March of this year was bookended by two monster releases in fiction. On the front end, wunderkind Téa Obreht debuted with The Tiger’s Wife and earned near universal acclaim. Then, at the end of the month, David Foster Wallace’s The Pale King, the highly anticipated final act of his too short career, appeared on scattered bookshelves and shipped from Amazon roughly two weeks ahead of Little Brown’s intended release date. But between these two, and perhaps a bit lost beneath the din they created, an American master quietly released a new collection of short stories. In the Winter 1986 issue of The Paris Review, before Obreht could write and before Wallace had published his first novel, that American master, E. L. Doctorow, sat down with George Plimpton for the quarterly’s “The Art of Fiction” interview series. For the first time in the series’ history, the interview was conducted in public at the 92nd Street Y in New York, and Doctorow drew an audience of about 500 according to the Review. After a brief introduction, Plimpton and Doctorow sat across from one another, and Plimpton, who found Doctorow “retiring,” began. “You once told me that the most difficult thing for a writer to write was a simple household note to someone coming to collect the laundry, or instructions to a cook,” he said. At this, Doctorow launched into an anecdote about a time when one of his daughters came downstairs before school and asked for an absence note. “So I wrote down the date and I started, Dear Mrs. So-and-so, my daughter Caroline . . . and then I thought, No, that’s not right, obviously it’s my daughter Caroline. I tore that sheet off, and started again.” Soon, Doctorow found himself knee-deep in drafts, panicking, while his daughter’s bus driver leaned on the horn outside. “Writing is immensely difficult,” he told Plimpton at the end of the anecdote, “The short forms especially.” All the Time in the World is proof of this. It is a collection of twelve stories, six plucked from Doctorow’s two previous collections, Lives of the Poets and Sweet Land Stories, and six that ran in magazines and journals like The New Yorker and The Kenyon Review. While we often picture our most talented writers dripping with literary genius, their divine prose flowing effortlessly from the ether to the page, each of the dozen short stories gathered here evinces the work of a craftsman who has intently chiseled out his work. Up close, the stories aren’t united by any single narrative element or plot device. As Doctorow admits in the preface, “there is no Winesburg here to be mined for its humanity.” Viewed this way, the collection is a testament to Doctorow’s breadth as a writer, which he seems to relish. “Writing is a socially acceptable form of schizophrenia,” he told Plimpton. In All the Time in the World, Doctorow writes about a young woman who gets knocked about from Memphis to Vegas by a series of abusive husbands and lovers in “Jolene: A Life.” In “A House on the Plains,” he tells the story of a mother and son from Chicago who coldly turn to fraud and violence as a way to survive the lean years of (what appears to be) the 1930s. “Assimilation” features a young “mestizo” in a place like present day Little Odessa who gets tangled up in a marriage to a woman with ties to the Russian mob. But stepping back from the collection, a common thread emerges. The stories are linked through their protagonists, each of whom seems to be struggling within what Doctorow calls a “contest with the prevailing world.” To take this further, the end zone in that contest seems to have something to do with the idea of home. In addition to the stories mentioned above, there are several others that echo with this notion. “Wakefield,” the collection’s opening story, is Doctorow’s take on Nathaniel Hawthorne’s story by the same name about a man who “absented himself for a long time from his wife.” Here, Wakefield retreats to the atelier above his garage for a year and subjects his wife and family to some peculiar test of authenticity, partly, it seems, to see if the mice play while the cat is away. “Edgemont Drive” features a mysterious man who returns to the home of his childhood, ingratiates himself to the woman of the house, and never leaves. The best story of the collection is “Walter John Harmon,” a first-person account of life inside a cult reminiscent of the Branch Davidians. The unnamed narrator describes how he came to follow Walter John Harmon, Doctorow’s David Koresh, and provides the logic behind offering Harmon not only his money, but also his wife, Betty, for the good of the community. Viewing the cult through the eyes of one of its devout members is a deeply unsettling experience. On the one hand, you’re disturbed by the perversion of religion and exploitation of faith. On the other, you sympathize with the narrator, seeing firsthand how such a belief system might make sense out of the world in which we live. “Walter John Harmon” also features some of the most beautiful writing in the collection. Here, Doctorow writes about the purported apotheosis of Harmon, in a gas and oil fire started at a Getty station during a tornado. As he stood by the pool of fire, the garage doors first, and then the roof and then the collapsed walls, were lifted and spun into the black funnel. Only Walter John Harmon stood where he stood, and then was slowly raised in his standing and turned slowly in his turning, calmly and silently, his arms stretched wide in the black shrieking, with the things of our lives whirling in the whirlwind above him – car fenders and machines from the Laundromat, hats and empty coats and trousers, tables, mattresses, plates and knives and forks, TV sets and computers, all malignantly alive in the black howling. And then a child flew into Walter John Harmon’s left arm and another fell into his right arm, and he held them steadfast and was lowered to the ground where he had stood. And then the dreaded wind that takes all breath away was gone, having blown itself to bits. Despite the fact that the stories included in All the Time in the World are well-paced, thoughtful, and engaging, their endings often fall short of the promise Doctorow lays out in the narrative. Some end with a deafening thud, as though Doctorow, still haunted by his daughter’s bus driver honking outside that day, simply scribbled something off to get the piece out the door. At others, they’re positively contrived. (The ending of “Assimilation,” in particular, is especially cringe-worthy.) But Doctorow isn’t really writing to please the critics. As he told Plimpton, “But no matter what kind of reaction the book receives, whether people like the book or don’t like it, nothing comes up to the experience of writing the book. That’s what drives you back.”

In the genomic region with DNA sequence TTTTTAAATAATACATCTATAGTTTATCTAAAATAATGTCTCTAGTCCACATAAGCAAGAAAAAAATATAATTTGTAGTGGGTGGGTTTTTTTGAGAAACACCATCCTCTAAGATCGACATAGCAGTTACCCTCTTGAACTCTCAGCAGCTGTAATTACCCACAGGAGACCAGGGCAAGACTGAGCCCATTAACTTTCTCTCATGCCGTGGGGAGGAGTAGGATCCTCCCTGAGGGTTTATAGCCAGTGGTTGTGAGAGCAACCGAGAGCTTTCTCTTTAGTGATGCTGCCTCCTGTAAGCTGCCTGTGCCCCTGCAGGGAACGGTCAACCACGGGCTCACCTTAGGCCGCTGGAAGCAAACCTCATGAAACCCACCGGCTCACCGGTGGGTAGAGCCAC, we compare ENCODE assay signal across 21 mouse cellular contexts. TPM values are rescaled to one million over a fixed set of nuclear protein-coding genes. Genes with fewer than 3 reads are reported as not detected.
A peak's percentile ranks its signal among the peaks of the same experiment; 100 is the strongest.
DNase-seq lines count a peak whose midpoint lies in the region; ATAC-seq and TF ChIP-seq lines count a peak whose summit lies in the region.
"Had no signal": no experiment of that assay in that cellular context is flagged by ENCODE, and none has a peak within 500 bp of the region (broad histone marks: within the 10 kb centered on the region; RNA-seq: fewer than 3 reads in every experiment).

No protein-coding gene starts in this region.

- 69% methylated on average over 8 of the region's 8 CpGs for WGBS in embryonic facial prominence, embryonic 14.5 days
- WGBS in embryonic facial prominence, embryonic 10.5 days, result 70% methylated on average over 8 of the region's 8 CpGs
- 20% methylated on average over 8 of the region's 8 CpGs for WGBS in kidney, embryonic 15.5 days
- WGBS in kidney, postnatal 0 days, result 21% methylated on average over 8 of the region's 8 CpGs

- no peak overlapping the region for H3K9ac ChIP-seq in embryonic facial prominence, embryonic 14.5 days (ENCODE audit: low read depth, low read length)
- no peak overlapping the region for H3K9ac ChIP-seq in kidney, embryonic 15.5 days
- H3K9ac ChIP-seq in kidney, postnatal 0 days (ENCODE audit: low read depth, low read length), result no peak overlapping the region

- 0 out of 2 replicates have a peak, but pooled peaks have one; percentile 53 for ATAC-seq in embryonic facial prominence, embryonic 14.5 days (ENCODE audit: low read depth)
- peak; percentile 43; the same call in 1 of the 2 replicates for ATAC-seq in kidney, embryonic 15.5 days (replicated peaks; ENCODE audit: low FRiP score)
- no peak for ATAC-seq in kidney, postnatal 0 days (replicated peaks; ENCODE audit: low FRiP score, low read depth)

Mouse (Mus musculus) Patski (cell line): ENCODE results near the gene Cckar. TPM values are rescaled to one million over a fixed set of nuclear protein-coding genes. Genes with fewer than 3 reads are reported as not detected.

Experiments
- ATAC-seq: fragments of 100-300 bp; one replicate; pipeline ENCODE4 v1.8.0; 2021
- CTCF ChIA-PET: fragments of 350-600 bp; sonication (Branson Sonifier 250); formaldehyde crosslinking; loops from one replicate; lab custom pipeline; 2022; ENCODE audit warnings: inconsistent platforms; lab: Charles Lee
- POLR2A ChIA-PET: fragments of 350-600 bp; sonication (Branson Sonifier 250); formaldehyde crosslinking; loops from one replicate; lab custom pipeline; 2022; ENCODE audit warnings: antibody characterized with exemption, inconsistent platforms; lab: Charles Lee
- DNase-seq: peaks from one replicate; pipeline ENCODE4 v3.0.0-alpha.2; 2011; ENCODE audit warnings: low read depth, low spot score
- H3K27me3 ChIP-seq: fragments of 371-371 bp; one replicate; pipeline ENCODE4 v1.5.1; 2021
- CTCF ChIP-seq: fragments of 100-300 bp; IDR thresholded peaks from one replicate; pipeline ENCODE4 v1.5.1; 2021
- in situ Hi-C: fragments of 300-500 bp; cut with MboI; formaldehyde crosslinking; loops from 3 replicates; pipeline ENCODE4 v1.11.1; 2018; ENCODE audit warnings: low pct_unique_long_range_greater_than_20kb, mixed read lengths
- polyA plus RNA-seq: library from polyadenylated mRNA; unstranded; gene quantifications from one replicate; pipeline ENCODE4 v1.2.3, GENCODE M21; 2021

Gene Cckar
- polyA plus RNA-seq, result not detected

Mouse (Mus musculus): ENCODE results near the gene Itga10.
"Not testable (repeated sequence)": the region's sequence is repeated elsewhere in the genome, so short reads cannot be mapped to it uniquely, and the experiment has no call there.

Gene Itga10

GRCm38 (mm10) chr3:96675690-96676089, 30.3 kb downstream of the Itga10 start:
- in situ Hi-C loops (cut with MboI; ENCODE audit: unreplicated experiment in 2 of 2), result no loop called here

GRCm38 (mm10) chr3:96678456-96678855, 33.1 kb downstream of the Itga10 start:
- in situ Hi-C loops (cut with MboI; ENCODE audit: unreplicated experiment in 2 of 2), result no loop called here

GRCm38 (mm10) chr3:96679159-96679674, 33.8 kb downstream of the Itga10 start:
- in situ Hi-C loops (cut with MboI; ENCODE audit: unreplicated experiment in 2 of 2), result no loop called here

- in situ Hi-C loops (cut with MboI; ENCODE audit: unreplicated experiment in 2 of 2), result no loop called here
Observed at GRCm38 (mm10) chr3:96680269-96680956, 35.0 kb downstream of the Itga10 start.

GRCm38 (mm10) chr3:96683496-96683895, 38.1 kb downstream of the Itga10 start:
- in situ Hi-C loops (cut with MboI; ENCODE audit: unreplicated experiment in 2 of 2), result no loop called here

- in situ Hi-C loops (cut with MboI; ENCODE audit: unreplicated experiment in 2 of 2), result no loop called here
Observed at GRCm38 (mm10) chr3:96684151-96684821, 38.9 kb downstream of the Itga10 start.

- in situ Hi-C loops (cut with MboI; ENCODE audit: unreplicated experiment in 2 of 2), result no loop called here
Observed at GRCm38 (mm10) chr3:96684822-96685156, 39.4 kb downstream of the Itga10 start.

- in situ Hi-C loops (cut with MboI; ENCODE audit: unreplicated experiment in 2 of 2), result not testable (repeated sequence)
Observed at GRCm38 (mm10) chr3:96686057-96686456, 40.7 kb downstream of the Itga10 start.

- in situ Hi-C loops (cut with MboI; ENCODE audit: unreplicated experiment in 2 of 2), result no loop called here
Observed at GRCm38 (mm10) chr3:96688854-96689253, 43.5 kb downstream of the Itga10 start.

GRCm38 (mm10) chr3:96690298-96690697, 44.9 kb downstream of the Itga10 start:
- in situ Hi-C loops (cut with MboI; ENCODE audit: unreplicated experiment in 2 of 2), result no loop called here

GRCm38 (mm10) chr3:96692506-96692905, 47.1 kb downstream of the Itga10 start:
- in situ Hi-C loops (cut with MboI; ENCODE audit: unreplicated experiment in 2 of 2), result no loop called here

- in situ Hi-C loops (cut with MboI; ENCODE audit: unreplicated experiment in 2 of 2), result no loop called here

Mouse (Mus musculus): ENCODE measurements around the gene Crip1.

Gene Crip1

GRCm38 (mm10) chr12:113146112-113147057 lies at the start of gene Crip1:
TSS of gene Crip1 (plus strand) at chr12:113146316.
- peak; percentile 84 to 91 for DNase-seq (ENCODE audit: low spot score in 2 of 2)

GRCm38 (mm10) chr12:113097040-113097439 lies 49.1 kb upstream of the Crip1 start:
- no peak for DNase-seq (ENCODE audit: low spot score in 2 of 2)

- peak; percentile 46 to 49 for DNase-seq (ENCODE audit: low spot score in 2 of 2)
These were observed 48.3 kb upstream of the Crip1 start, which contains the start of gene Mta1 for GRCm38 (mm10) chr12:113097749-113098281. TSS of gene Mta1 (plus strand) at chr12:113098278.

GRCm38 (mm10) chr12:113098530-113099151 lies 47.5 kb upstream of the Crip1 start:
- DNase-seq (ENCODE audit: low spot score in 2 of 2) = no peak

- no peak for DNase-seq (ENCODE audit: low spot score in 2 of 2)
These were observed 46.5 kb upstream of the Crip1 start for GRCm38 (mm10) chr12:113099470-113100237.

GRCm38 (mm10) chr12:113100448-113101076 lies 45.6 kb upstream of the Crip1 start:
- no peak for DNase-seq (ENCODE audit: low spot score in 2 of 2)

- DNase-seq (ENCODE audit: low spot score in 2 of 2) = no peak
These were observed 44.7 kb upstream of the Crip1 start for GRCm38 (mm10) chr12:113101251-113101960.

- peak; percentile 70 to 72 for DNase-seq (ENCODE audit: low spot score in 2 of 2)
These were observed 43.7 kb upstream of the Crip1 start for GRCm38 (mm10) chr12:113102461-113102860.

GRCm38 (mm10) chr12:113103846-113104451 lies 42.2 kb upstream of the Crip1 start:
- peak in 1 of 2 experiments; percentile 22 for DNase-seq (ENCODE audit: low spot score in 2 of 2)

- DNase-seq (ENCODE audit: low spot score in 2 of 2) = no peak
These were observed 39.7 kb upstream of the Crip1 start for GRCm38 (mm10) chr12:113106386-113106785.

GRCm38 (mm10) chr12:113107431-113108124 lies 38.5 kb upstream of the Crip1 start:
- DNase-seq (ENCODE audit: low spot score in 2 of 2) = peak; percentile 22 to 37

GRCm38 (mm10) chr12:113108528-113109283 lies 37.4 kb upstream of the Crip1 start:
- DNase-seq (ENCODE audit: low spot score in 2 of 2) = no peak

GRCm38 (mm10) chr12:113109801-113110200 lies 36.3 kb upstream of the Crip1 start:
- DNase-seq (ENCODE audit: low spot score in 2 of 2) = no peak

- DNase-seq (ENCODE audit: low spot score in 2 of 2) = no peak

Donald would’ve been an easy book to get wrong. After all, when McSweeney’s announced in early January that it would release Eric Martin and Stephen Elliott’s “high-wire allegory” on the same day as former Secretary of Defense Donald Rumsfeld’s memoir Known and Unknown, the message seemed clear - Rummy is about to get waterboarded. And, some would feel, rightfully so. To many, the lines crossed by the United States in the War on Terror were not fine but coarse, and although the former administration has moved on, the ire it incited remains. But rather than exploiting this obvious emotional peg, Martin and Elliott take the high road. Donald is a smart, subtle story that provides new insight into a man at the center of it all. The plot is roughly what you’d expect. After a day of research and an evening out with friends, Donald, a former senior government official, is abducted from his study while his wife is upstairs. A team of masked gunmen hood, bind, and drug Donald, who later wakes up in a cell where he is subjected to oblique interrogations. This routine is repeated a few more times, as Donald is shuffled through a disorienting system of temporary prisons. But if bloodthirsty Rumsfeld-haters are hoping for a good killing here, they’ll be disappointed. Yes, Donald gets a bit roughed up. But he’s never waterboarded and you won’t hear him beg for mercy. This isn’t a literary flogging. Critics and columnists alike have knocked Known and Unknown for the gaps it reveals in Rumsfeld’s character. In a recent column, Maureen Dowd said that the memoir, “is like a living, breathing version of the man himself: very thorough, highly analytical, and virtually absent any credible self-criticism.” The Times’s reviewer Michiko Kakutani added, “It is a book that suffers from many of the same flaws that led the administration into what George Packer of The New Yorker has called ‘a needlessly deadly’ undertaking — that is, cherry-picked data, unexamined assumptions and an unwillingness to re-examine past decisions.” Martin and Elliott somehow anticipated those gaps, and they fill them in with Donald. In the opening scene of the novel, a young man and woman confront Donald in a library over his testimony in a commission’s report. “There are omissions in your account,” he says. “We’re looking to set baselines for productive dialogue.” In the end, productive dialogue with Donald is impossible. But it’s hard not to root for the guy a little when he’s abducted. His pluck and tougher-than-thou ethos, his old-school self-reliance, and the tenderness with which he expresses his love and concern for his wife almost render him sympathetic. But these impressions fade as Donald’s true character inexorably emerges over the course of the novel. His blind ambition and arrogance are highlighted when he considers overtaking his captors by force, mano a mano. Donald can’t see that the wrestling instincts of his youth now inhabit the 78-year-old frame of a retired bureaucrat. His love for his wife morphs into a kind of grotesque solipsism as he ultimately uses her voice to reminisce about their relationship in his prison scribbling. The fact of his doing this is not that bothersome. What’s disturbing here is the way he does it. The bottom line is I never would have married anyone until he married someone other than me. I’m sure he would have liked to live the bachelor’s life for a few more years. But he thought: Gee, I’m not going to wake up someday and say why didn’t you act faster or sooner. So it was more of an intellectual decision, not knowing that I would have waited. So the fact that we were engaged was just a big surprise to everyone. It’s not that there wasn’t passion. Of course there was. But it was always a lifelong partnership. One night, late in his captivity, the questioning young man from the opening scene in the library returns. He stands outside Donald’s cell, presumably waiting for that productive dialogue to begin. Here, what initially appeared to be self-reliance, is revealed to be mean self-righteousness. Donald barks, “These people are trained to lie. They’re trained to say they were tortured. Their training manual says so. We learned a great deal about them. Their methods. Their skill sets. We’ve learned a great deal through this process which has been humane.” The subtext here is clear –“Hey, don’t look at me; these people got what they deserved.” At a tight 110 pages, Donald is written in gorgeous prose and makes for a hypnotic read in one sitting. As Donald dines with his wife and another couple, their champagne, “looks like ice washed in gold, with perfect beads of bubbles skipping to the surface.” When Donald is abducted, the bodies around him smell, “like leeks and batteries.” “Motes of sunlight dance in his new cell,” when Donald is returned to the general population after a stint in solitary. The elegant writing coupled with Martin and Elliott’s emotional restraint allows for Donald’s ultimate point to stand in high-relief. When the person chained in darkness is dragged into the light in Plato’s "Allegory of the Cave", his eyes eventually adjust and a new reality emerges. Perhaps because he is too confident in his own perception of things or simply a relic of a simpler time, Martin and Elliott’s Donald is incapable of such adjustment. He is blinded by the realities of the world in which he finds himself.